A typical vasectomy takes 15–30 minutes. Thanks to the numbing medication, it should not be painful, though about 1 in 3 men feel slight discomfort during the vasectomy.

How a vasectomy works:

  1. Your surgeon will make 1–2 small incisions or punctures in the scrotum. Through these incisions or punctures, they will locate the vas deferens on both sides. The vas will be pulled slightly out the scrotum.
  2. The surgeon will cut the vas deferens. They’ll seal the ends of the vas by tying or cauterizing (burning) the tubes. This prevents sperm from passing through the tube.
  3. The vas deferens will be placed back into the scrotum. The surgeon will close the surgical site with glue or tiny stitches.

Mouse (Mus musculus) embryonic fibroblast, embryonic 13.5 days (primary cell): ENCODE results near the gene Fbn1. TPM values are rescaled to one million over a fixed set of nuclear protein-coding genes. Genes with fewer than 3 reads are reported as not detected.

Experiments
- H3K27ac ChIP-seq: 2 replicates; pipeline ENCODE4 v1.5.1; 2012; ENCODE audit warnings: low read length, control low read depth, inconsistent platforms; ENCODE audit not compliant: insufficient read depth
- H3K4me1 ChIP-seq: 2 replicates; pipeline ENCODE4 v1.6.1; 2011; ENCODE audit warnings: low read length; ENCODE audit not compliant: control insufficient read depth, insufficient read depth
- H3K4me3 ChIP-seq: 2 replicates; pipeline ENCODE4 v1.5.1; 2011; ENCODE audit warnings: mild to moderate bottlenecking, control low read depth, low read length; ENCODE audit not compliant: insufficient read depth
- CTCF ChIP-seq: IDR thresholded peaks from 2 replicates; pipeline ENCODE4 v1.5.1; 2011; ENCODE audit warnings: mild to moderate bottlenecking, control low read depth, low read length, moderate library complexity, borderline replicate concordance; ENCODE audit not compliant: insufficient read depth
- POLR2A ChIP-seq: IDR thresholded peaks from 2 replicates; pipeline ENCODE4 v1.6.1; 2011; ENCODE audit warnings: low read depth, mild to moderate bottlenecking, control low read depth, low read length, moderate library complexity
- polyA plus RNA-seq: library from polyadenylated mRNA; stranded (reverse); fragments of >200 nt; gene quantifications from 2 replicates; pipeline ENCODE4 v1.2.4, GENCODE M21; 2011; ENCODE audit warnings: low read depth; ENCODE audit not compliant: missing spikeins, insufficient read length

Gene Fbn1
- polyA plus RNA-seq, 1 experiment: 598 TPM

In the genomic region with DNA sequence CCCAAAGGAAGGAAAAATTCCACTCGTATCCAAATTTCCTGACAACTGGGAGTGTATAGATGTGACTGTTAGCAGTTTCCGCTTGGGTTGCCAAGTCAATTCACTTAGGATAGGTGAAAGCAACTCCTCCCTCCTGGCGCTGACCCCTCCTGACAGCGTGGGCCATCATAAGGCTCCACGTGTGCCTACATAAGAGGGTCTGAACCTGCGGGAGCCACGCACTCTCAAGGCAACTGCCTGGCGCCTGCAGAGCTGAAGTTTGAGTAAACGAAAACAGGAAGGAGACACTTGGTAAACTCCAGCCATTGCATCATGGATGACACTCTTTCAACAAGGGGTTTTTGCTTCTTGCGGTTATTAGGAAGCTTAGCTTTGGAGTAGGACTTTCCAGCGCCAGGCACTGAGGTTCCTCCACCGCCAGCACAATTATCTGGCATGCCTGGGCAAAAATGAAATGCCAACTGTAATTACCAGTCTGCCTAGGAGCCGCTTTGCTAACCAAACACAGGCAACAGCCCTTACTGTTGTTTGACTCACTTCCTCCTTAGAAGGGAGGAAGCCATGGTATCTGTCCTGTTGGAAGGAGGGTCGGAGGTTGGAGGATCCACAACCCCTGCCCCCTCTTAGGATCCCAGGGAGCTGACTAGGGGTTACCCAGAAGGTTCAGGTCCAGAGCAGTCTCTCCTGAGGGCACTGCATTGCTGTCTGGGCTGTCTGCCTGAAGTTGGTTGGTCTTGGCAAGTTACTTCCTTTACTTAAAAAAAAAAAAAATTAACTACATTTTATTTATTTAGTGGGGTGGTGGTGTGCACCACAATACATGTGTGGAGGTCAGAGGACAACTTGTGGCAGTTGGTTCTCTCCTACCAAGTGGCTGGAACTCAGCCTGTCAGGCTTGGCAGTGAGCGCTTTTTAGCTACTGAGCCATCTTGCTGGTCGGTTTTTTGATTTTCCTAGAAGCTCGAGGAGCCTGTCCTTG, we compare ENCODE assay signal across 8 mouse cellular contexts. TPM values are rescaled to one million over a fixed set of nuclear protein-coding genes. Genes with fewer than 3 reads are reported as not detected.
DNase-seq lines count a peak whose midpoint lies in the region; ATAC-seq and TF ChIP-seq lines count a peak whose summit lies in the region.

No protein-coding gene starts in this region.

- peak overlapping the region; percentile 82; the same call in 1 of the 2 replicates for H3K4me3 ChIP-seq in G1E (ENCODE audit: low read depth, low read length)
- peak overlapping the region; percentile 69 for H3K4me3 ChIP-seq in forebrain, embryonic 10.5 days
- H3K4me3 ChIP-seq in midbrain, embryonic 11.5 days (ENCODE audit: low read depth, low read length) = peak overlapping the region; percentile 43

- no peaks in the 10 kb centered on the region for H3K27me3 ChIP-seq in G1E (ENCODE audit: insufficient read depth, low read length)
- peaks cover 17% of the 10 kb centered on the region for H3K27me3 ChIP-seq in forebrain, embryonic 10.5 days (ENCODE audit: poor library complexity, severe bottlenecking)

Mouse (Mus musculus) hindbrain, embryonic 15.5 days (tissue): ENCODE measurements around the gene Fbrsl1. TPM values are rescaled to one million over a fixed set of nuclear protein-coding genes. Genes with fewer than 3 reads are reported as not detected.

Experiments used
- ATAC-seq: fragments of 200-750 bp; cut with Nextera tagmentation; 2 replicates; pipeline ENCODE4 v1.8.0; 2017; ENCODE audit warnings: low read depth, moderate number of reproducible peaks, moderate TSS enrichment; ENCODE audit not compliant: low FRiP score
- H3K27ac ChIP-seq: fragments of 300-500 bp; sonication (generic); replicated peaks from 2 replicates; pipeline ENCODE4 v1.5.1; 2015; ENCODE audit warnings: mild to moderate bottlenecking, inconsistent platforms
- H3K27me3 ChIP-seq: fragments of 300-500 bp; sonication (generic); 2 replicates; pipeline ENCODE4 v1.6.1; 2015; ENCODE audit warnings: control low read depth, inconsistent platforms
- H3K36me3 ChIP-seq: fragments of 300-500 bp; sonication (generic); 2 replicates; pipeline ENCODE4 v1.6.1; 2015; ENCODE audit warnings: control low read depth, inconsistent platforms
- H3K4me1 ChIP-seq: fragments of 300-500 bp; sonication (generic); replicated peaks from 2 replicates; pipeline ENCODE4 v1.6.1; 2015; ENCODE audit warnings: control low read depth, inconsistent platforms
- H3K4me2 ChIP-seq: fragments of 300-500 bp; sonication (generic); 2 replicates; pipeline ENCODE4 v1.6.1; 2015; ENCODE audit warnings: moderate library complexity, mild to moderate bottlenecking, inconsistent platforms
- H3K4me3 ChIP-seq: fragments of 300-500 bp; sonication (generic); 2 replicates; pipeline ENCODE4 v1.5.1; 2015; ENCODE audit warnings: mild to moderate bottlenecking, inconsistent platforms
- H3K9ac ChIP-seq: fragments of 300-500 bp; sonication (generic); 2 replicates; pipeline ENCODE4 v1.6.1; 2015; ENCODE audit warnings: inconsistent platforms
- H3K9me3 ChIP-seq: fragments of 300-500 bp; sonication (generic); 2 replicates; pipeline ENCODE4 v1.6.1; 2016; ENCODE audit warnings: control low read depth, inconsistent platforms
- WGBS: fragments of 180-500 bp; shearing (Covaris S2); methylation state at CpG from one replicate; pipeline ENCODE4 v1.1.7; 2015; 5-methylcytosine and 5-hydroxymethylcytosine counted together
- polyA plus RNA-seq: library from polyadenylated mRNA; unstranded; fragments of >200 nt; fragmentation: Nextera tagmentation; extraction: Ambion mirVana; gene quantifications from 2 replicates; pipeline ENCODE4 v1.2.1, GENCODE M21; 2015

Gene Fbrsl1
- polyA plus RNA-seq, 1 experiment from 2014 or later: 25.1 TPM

When your vasectomy is over, you’ll be asked to rest at the clinic until you are able to move around freely. You will then be allowed to return home. It’s highly recommended that you have a friend or family member drive you home (this is required if you took a sedative medication).

Vasectomy recovery

The best way to fully recover following a vasectomy is to give yourself some time to rest.

You can expect to need 1–2 days off of work, or longer if you have a physically demanding job. You should aim to avoid any heavy lifting, strenuous activities, or exercise for at least the first week after surgery.

Best practices for vasectomy recovery: